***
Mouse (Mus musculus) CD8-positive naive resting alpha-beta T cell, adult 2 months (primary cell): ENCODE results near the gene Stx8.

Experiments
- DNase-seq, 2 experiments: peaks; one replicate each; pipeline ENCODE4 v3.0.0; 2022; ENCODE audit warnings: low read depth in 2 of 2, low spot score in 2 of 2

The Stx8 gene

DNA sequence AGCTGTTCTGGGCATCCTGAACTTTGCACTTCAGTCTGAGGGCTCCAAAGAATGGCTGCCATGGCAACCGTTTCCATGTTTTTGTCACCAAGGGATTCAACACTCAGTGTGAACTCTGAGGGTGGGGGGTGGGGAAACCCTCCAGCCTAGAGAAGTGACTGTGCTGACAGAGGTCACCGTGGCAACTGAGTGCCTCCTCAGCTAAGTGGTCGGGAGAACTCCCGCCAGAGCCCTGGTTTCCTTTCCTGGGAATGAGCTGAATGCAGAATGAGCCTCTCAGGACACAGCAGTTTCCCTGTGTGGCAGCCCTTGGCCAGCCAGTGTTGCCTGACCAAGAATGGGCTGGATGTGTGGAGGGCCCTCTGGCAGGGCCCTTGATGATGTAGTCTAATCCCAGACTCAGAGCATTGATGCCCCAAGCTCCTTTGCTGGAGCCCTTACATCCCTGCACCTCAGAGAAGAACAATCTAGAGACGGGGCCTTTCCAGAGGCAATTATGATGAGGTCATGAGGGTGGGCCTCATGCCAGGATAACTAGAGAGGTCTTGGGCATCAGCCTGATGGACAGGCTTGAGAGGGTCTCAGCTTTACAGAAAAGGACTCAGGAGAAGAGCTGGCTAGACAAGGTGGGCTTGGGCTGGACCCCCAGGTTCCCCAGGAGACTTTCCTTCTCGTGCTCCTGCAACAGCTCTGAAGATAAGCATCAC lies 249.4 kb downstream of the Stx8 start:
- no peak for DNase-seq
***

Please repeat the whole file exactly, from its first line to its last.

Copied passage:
Mouse (Mus musculus) CD8-positive naive resting alpha-beta T cell, adult 2 months (primary cell): ENCODE results near the gene Stx8.

Experiments
- DNase-seq, 2 experiments: peaks; one replicate each; pipeline ENCODE4 v3.0.0; 2022; ENCODE audit warnings: low read depth in 2 of 2, low spot score in 2 of 2

The Stx8 gene

DNA sequence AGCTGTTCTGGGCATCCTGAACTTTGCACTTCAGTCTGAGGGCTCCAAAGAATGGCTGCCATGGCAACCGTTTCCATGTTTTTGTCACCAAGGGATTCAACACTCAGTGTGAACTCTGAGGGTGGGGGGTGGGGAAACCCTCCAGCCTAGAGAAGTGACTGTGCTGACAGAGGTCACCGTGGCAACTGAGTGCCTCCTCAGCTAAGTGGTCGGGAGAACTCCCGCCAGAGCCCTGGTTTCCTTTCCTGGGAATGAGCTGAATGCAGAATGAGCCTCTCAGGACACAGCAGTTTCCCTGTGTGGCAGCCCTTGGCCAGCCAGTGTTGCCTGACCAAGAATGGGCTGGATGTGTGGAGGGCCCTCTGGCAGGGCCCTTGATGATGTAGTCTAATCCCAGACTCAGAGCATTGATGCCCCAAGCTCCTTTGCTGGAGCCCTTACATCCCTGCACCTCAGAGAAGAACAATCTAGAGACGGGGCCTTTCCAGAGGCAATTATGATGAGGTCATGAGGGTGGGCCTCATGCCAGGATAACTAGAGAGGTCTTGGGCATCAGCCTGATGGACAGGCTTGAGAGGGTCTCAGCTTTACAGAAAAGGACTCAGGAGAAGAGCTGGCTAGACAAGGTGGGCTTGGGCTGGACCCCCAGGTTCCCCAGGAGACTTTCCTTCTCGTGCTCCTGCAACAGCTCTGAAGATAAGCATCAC lies 249.4 kb downstream of the Stx8 start:
- no peak for DNase-seq